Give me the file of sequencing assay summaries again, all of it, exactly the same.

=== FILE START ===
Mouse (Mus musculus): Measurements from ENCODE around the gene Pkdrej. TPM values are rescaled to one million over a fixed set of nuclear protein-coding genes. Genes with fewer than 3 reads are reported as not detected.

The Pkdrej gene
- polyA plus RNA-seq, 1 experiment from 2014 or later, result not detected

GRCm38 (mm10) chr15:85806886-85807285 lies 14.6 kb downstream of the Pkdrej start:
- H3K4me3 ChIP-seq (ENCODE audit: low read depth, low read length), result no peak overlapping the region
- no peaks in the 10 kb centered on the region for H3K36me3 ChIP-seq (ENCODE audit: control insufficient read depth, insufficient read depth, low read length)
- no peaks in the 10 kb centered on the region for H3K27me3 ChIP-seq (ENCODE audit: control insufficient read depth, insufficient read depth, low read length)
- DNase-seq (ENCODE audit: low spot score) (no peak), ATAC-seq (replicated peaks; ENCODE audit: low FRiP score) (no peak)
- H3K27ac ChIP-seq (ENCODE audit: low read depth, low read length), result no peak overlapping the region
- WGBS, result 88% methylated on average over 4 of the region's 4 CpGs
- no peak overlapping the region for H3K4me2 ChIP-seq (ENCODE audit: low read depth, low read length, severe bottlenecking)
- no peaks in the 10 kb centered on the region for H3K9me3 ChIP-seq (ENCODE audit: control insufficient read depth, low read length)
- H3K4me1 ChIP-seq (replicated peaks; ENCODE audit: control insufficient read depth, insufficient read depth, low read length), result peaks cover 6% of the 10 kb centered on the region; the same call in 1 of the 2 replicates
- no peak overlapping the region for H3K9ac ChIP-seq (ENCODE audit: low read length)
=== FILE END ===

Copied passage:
Mouse (Mus musculus): Measurements from ENCODE around the gene Pkdrej. TPM values are rescaled to one million over a fixed set of nuclear protein-coding genes. Genes with fewer than 3 reads are reported as not detected.

The Pkdrej gene
- polyA plus RNA-seq, 1 experiment from 2014 or later, result not detected

GRCm38 (mm10) chr15:85806886-85807285 lies 14.6 kb downstream of the Pkdrej start:
- H3K4me3 ChIP-seq (ENCODE audit: low read depth, low read length), result no peak overlapping the region
- no peaks in the 10 kb centered on the region for H3K36me3 ChIP-seq (ENCODE audit: control insufficient read depth, insufficient read depth, low read length)
- no peaks in the 10 kb centered on the region for H3K27me3 ChIP-seq (ENCODE audit: control insufficient read depth, insufficient read depth, low read length)
- DNase-seq (ENCODE audit: low spot score) (no peak), ATAC-seq (replicated peaks; ENCODE audit: low FRiP score) (no peak)
- H3K27ac ChIP-seq (ENCODE audit: low read depth, low read length), result no peak overlapping the region
- WGBS, result 88% methylated on average over 4 of the region's 4 CpGs
- no peak overlapping the region for H3K4me2 ChIP-seq (ENCODE audit: low read depth, low read length, severe bottlenecking)
- no peaks in the 10 kb centered on the region for H3K9me3 ChIP-seq (ENCODE audit: control insufficient read depth, low read length)
- H3K4me1 ChIP-seq (replicated peaks; ENCODE audit: control insufficient read depth, insufficient read depth, low read length), result peaks cover 6% of the 10 kb centered on the region; the same call in 1 of the 2 replicates
- no peak overlapping the region for H3K9ac ChIP-seq (ENCODE audit: low read length)